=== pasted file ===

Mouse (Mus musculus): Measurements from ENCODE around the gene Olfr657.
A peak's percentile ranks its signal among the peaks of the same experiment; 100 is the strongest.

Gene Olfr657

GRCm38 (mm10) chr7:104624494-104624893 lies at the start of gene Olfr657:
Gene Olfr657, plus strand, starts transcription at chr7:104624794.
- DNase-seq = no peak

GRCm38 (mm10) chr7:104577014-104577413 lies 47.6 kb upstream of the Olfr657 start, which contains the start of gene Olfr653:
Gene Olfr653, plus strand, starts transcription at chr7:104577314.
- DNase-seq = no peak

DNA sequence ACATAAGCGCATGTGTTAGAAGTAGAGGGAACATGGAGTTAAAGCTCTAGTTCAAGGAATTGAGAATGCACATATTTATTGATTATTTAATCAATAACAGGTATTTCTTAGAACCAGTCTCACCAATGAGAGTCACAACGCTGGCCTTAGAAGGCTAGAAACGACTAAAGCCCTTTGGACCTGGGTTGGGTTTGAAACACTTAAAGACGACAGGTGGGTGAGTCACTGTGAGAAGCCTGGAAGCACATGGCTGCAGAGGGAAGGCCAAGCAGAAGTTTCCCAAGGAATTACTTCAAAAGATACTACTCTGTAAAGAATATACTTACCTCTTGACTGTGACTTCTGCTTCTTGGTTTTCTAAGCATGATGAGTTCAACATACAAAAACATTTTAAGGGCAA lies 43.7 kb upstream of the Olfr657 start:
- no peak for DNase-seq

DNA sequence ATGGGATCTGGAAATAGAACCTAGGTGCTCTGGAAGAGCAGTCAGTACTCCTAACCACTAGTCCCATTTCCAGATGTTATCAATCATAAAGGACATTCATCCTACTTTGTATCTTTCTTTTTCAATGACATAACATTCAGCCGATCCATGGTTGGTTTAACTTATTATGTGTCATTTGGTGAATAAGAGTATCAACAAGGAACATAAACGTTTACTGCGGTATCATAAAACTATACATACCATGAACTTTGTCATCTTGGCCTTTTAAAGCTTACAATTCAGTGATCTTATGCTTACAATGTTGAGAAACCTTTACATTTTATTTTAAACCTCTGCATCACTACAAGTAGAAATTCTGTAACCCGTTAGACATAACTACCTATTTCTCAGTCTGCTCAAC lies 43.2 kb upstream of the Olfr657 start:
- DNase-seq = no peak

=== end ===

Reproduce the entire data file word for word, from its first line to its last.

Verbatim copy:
Mouse (Mus musculus): Measurements from ENCODE around the gene Olfr657.
A peak's percentile ranks its signal among the peaks of the same experiment; 100 is the strongest.

Gene Olfr657

GRCm38 (mm10) chr7:104624494-104624893 lies at the start of gene Olfr657:
Gene Olfr657, plus strand, starts transcription at chr7:104624794.
- DNase-seq = no peak

GRCm38 (mm10) chr7:104577014-104577413 lies 47.6 kb upstream of the Olfr657 start, which contains the start of gene Olfr653:
Gene Olfr653, plus strand, starts transcription at chr7:104577314.
- DNase-seq = no peak

DNA sequence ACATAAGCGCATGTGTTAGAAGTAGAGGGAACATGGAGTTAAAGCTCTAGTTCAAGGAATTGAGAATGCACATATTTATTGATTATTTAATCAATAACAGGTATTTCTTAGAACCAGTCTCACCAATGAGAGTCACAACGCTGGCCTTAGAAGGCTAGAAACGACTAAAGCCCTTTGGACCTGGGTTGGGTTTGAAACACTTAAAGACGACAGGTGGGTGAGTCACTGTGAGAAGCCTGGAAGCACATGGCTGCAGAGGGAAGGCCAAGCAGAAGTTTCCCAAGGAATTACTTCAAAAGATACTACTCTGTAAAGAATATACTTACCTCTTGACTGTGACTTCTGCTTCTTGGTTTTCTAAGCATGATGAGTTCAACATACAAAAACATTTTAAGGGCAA lies 43.7 kb upstream of the Olfr657 start:
- no peak for DNase-seq

DNA sequence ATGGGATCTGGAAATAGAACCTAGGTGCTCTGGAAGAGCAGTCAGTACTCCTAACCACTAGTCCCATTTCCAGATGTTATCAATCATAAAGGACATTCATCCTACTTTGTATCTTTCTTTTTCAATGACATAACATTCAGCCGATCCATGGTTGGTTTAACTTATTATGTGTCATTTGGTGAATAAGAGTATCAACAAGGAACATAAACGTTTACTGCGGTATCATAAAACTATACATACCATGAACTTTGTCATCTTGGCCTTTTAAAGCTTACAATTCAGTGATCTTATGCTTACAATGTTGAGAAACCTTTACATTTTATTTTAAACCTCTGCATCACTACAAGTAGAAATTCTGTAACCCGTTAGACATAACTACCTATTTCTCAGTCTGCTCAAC lies 43.2 kb upstream of the Olfr657 start:
- DNase-seq = no peak